COVID was the moderate stressor and the import-reliant supply chain’s fragility was exposed, tested, and broken.

Let’s bring the size of things back down. Think of localism as a sliding scale - on one end, total individual self-reliance to total intra-global reliance. I am of the opinion the scale’s fulcrum is position much closer towards the intra-global reliance end. Buying cheap goods from far away is nice when it’s not life threatening, but that’s no longer where we are. The situation has become life-threatening because everything we need has to come from so far away.

Does bitcoin fix this?

Allen Farrington’s recent essay “Bitcoin is Venice” remarked that Bitcoin Urbanism could be “baby steps towards feasible localism.” With this statement, I agree. Power derived from the (far away) printer’s brrrr’ing-purse-strings is being dismantled one confirmed block at a time. Each passing bitcoin block is another nail in the coffin for central banking and with it the influence provided by fiat money is closer to being laid to rest.

Examples I harp on often is parking minimums, which are locally-made decisions to require X amount of parking spaces per Y units or square feet, and federal highway funding. Highway funding is doled out by the federal government to the states to construct new or maintain existing highways. The idea for highways (interstates) was easy: Eisenhower wanted to drive troops from New York City to Los Angeles if need be. Today, the federal government uses highway funding as the offer which cannot be refused. Literally. The strings attached to highway funding are notorious a means by which the federal government accomplishes policy goals sought at the state and local authorities and governments (because states and local government are broke AF). No greater damage has been done to cities than by the huge swaths of land bladed for the scars that are highways.

Bitcoin is the counterweight to central banking’s short term decision paradigm. To the federal government’s ability to attach loathsome demands to their funding. Bitcoin is also a counterweight to the paper gold markets - which are notorious for rehypothecation. There is currently no tool to measure and coordinate price through time and space. The US dollar is not held together by a limited supply, production difficulties, or trust - but on inertia and (waning) confidence.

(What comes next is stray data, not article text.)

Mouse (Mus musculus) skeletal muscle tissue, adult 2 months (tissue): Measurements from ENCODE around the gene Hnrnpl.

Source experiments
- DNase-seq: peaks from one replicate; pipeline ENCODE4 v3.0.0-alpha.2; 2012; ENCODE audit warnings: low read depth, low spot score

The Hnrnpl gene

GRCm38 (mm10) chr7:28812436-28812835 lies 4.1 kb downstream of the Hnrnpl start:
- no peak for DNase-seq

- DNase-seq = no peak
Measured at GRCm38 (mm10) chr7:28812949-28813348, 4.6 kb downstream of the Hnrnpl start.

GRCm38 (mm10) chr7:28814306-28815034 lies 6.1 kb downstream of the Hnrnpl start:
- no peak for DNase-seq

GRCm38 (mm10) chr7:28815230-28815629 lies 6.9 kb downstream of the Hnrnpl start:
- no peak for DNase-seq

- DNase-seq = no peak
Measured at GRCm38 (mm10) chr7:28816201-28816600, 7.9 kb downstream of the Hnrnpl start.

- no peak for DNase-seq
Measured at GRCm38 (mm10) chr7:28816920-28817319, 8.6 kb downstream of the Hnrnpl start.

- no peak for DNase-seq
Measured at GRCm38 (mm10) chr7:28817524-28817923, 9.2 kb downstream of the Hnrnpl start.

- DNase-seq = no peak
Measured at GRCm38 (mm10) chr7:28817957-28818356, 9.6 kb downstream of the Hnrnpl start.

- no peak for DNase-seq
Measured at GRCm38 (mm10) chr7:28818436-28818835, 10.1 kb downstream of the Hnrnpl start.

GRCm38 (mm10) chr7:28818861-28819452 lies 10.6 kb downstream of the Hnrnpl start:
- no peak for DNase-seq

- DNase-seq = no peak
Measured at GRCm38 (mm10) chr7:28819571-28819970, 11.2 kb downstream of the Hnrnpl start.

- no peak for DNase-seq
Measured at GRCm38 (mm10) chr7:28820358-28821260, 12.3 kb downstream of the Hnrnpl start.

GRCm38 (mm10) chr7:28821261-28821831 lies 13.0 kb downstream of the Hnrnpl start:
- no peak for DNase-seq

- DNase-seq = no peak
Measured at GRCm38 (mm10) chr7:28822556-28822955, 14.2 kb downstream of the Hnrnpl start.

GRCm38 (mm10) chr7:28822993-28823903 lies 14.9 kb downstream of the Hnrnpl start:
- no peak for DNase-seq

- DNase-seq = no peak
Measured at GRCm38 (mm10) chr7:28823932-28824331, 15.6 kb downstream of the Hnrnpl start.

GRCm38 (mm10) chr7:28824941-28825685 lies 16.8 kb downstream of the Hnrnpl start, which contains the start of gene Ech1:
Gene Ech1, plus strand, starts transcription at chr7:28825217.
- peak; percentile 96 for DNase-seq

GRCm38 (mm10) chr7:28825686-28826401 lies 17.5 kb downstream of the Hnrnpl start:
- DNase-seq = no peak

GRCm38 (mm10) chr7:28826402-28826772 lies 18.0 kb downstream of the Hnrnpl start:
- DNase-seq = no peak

Bitcoin does not have to replace fiat - although it may in time - to have an effect on the decisions made by those who hold power over the printing press. The US dollar may be too far gone, the political to turn the ship exhausted, and too few bitcoiners to make a dent - but the technology exists. It would be unwise to discount a future we aren’t able to predict or have not experienced.

Bitcoin reduces the fragility of globalization by making globalization unfeasible. Too long has fiat money distorted the allocation of capital to goods and processes which would not otherwise exist without central banks. Decentralized money begets more decentralized governance in the real world. Without direction, subsidies, or coercion from centralized authorities, people can go back to making decisions for themselves in smaller, self-sufficient, more manageable - and, better yet, totally voluntary - communities.

That’s a small-town dream worth fighting for.


I was recently on the Rabbit Hole Finance podcast with my college fraternity brother, Matthew Baltzell. Check out the episode on Youtube, Spotify, and Apple Podcast.

We discuss @BitcoinUrbanism, bitcoin, real estate, more bitcoin, the super cycle and what I think the new all-time high will be…my price target: the moon!